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Home > Human Impact on the Reef > Polution and Other Factors 

05. HUMAN IMPACT ON THE REEF

5(e) Pollution and Other Factors

Other Factors Causing Coral Bleaching: There are other factors, apart from heat stress, that cause coral bleaching. These may include:

  • increased exposure to UV radiation
  • increased storm water run-off after heavy rains
  • certain chemicals or diseases
  • increased sediments such as sand and mud covering the coral
  • excess nutrients from ammonia and nitrate-based fertilisers and other household products, entering the reef ecosystem.

Nutrient Enrichment: Nutrient enrichment on the GBR is associated with:

  • coastal development and runoff leading to poor water quality
  • fertiliser run-off from farming and agricultural practices
  • storms which cause re-suspension of nutrients.

This increase in nutrients in aquatic ecosystems that results in increased algal growth is called eutrophication. Large amounts of algae can block the pores on sponges, block light filtering through to the zooxanthellae living within some corals, and decrease a coral’s resistance to disease. This may also lead to extremes in the productivity of plankton, more variable survival of larvae and recruitment of fish populations, and overgrowth of coral reef organisms by algae.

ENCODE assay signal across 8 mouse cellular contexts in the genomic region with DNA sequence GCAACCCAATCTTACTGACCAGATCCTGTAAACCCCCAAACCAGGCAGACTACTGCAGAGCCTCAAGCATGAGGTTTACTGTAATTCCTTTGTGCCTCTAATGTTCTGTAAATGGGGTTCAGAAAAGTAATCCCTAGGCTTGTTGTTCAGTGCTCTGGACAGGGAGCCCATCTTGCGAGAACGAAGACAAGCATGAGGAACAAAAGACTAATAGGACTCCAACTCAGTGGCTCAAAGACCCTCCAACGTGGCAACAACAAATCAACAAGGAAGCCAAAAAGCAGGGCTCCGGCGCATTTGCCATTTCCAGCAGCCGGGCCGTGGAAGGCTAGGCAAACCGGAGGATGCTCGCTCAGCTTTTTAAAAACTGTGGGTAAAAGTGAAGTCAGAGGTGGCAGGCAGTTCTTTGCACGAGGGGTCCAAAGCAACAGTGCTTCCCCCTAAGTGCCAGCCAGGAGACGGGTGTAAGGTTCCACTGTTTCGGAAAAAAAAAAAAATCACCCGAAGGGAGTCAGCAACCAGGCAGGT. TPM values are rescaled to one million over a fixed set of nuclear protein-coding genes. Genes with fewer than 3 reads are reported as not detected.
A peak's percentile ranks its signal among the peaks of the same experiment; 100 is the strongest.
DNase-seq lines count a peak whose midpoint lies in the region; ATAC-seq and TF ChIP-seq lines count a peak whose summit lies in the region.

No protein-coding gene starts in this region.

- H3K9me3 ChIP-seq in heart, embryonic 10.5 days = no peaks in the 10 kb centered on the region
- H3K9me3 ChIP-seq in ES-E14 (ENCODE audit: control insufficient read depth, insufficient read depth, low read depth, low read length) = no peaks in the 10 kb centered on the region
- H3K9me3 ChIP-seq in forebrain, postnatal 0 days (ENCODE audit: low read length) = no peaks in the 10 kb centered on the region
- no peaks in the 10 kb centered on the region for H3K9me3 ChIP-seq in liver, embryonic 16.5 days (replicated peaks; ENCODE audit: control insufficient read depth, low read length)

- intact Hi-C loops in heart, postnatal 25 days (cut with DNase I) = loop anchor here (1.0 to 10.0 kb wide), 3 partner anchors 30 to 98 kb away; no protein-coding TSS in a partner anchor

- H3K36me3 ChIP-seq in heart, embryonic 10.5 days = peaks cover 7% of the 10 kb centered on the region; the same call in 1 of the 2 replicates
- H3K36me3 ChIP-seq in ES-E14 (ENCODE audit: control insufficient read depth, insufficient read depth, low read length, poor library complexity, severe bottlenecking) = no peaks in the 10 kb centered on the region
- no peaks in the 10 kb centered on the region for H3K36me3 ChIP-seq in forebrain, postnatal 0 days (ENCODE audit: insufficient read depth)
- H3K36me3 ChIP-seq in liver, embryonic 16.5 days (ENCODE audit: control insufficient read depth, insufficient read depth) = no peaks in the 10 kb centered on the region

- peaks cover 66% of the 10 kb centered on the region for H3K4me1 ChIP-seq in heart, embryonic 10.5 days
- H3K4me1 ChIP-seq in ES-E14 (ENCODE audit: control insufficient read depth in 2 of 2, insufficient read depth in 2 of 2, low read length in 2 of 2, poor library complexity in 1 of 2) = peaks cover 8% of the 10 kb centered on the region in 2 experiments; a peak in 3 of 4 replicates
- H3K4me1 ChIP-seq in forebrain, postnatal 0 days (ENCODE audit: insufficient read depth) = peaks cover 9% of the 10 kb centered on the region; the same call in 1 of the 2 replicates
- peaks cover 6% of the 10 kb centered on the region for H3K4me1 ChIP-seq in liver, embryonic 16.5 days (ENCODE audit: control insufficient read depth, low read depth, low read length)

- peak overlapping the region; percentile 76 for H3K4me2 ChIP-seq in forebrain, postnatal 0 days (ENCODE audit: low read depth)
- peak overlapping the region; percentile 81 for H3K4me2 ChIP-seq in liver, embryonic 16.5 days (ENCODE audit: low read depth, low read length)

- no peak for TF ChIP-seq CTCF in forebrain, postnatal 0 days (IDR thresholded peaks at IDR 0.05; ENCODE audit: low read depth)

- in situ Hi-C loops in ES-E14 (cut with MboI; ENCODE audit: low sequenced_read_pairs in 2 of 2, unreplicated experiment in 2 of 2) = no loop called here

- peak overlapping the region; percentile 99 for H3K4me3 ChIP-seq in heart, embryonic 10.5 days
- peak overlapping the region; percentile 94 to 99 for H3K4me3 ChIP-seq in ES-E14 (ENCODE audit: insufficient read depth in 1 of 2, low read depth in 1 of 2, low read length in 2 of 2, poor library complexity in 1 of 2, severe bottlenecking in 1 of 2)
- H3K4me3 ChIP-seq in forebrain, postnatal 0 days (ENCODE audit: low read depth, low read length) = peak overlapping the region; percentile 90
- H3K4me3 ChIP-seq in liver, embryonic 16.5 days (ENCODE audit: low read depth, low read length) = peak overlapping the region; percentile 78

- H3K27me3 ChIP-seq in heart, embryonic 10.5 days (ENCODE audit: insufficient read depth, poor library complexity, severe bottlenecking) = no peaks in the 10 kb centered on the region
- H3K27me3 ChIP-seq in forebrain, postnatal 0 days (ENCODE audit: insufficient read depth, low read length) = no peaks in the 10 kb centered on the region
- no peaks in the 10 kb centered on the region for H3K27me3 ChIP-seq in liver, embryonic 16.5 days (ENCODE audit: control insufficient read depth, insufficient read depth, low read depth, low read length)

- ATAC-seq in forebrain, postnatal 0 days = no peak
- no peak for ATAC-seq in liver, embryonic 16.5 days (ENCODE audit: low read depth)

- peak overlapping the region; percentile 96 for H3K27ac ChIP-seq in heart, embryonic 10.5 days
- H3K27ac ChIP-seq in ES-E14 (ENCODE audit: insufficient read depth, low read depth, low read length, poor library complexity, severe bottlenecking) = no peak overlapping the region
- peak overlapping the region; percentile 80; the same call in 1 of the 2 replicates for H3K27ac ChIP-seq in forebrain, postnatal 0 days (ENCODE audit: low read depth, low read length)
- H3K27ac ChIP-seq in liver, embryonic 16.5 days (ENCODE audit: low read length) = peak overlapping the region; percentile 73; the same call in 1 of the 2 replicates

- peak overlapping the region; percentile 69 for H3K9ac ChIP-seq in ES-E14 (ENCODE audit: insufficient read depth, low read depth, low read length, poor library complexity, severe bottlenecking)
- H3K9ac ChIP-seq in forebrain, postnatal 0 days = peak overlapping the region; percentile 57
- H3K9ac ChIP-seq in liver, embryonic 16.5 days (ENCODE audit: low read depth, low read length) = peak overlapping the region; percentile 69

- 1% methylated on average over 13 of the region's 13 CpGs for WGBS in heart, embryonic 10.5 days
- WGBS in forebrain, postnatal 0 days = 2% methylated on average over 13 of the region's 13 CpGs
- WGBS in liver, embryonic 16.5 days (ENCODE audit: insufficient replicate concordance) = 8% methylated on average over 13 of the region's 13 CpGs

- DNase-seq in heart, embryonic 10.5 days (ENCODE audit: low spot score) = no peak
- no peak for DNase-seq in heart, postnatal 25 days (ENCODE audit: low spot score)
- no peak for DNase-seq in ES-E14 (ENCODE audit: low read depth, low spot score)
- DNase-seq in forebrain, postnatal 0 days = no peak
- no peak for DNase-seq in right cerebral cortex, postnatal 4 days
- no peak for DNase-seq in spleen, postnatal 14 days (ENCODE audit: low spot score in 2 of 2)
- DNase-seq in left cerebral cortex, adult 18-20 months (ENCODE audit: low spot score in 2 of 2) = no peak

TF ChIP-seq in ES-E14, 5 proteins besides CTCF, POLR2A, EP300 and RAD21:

Other Risks to the Reef: Further risks to coral reefs from human activities include:

  • the impact of anchor damage
  • unsustainable fishing and harvesting practices
  • deep sea dredging and trawling
  • cyclonic weather
  • population explosions of coral-feeding organisms (e.g. Crown of Thorns starfish)
  • coral diseases.

Effects on Other Species: Nine percent of fish on the GBR are directly coral-dependent for food, habitat, or both. Fish that are directly affected by the loss of living coral are the butterfly fish, damselfish and the coral goby. Butterfly fish such as Chaetodon trifascialis, are coralivores, that is, animals for which live coral is their main food source.  However, it’s not just these fish that are affected. Approximately 65% of fish species preferentially settle in or near live coral, and a huge number of invertebrate species obligatorily depend on the coral for their survival.

Butterfly Fish
Butterfly Fish. Image: Leonard Low, Creative Commons.

Over-fishing is another cause for concern because when parrotfish and large herbivorous fish are removed from reef food webs, it allows an increase in Sargassum algae and cyanobacteria that form large beds over the coral. This blocks off the light to the zooxanthellae algae and affects the resilience of corals. That is, it affects their ability to recover from coral bleaching events.

You may like to design and perform an investigation, ‘Photosynthesis in Algae’, and develop your scientific thinking skills by doing the structured discussion on “What is the effect of overfishing on the Great Barrier Reef?’ in the For Teachers section.


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